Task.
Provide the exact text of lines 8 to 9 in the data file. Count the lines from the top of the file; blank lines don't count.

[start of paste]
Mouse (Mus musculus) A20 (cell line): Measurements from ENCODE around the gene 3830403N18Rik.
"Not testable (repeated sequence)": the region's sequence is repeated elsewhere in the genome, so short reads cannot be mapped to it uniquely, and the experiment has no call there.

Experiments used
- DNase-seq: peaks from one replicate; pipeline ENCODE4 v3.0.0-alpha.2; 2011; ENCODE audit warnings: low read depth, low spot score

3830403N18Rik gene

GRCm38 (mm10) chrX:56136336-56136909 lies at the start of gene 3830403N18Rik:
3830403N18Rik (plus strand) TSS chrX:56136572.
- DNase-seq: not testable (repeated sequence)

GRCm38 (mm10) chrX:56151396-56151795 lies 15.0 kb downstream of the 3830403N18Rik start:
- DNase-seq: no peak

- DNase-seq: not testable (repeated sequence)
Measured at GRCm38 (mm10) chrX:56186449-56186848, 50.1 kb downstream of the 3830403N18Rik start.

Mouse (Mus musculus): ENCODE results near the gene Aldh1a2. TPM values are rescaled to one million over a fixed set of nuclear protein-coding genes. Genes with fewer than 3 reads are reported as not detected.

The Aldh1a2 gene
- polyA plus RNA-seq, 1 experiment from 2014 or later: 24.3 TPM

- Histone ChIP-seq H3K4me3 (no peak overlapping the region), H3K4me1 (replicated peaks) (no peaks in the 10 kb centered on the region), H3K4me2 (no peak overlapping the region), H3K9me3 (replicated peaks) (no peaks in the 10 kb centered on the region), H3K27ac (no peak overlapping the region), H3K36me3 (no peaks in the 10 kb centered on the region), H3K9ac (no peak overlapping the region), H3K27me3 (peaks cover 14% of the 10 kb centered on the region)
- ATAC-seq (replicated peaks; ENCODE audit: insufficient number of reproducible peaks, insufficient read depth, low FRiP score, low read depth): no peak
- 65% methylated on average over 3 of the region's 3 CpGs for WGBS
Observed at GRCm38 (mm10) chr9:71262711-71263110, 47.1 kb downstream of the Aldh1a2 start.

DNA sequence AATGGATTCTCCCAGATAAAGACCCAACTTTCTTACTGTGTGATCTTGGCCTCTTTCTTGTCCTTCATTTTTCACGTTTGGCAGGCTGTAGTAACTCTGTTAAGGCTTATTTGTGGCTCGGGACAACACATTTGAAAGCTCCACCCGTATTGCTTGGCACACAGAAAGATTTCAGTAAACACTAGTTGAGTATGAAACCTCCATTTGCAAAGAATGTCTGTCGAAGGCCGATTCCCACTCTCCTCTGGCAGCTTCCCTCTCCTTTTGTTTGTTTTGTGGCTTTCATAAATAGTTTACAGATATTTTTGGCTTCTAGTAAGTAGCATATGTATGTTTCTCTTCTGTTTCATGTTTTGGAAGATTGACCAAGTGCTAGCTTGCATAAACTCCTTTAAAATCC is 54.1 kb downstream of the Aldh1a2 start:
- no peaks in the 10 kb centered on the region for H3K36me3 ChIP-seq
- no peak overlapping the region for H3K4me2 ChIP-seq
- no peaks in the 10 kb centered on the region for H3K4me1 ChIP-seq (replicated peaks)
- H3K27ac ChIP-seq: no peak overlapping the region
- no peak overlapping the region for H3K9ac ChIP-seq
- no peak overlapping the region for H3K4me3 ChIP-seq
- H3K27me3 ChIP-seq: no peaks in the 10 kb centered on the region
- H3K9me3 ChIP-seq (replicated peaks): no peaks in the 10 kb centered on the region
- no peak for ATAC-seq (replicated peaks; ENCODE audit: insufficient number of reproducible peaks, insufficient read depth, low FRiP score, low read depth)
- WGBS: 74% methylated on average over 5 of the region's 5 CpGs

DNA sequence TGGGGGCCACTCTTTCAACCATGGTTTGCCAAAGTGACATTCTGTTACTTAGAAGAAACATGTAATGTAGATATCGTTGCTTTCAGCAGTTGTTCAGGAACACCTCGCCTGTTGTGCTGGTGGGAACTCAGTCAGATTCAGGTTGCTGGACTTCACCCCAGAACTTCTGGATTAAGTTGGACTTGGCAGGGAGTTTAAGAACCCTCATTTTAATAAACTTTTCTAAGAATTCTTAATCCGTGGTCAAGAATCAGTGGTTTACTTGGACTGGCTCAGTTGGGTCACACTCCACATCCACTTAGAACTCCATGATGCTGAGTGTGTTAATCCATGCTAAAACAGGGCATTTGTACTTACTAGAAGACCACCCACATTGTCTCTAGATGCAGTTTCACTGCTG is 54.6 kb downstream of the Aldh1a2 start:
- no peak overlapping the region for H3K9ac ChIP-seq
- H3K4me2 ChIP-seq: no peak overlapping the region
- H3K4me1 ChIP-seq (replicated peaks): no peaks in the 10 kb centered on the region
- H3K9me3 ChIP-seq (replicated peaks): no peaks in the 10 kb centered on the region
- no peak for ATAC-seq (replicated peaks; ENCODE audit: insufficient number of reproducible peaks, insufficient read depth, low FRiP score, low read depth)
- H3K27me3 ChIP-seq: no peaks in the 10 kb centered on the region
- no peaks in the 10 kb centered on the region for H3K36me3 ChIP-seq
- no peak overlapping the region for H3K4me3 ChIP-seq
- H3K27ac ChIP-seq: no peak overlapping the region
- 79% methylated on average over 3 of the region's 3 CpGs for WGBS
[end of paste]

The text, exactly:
- DNase-seq: not testable (repeated sequence)

GRCm38 (mm10) chrX:56151396-56151795 lies 15.0 kb downstream of the 3830403N18Rik start: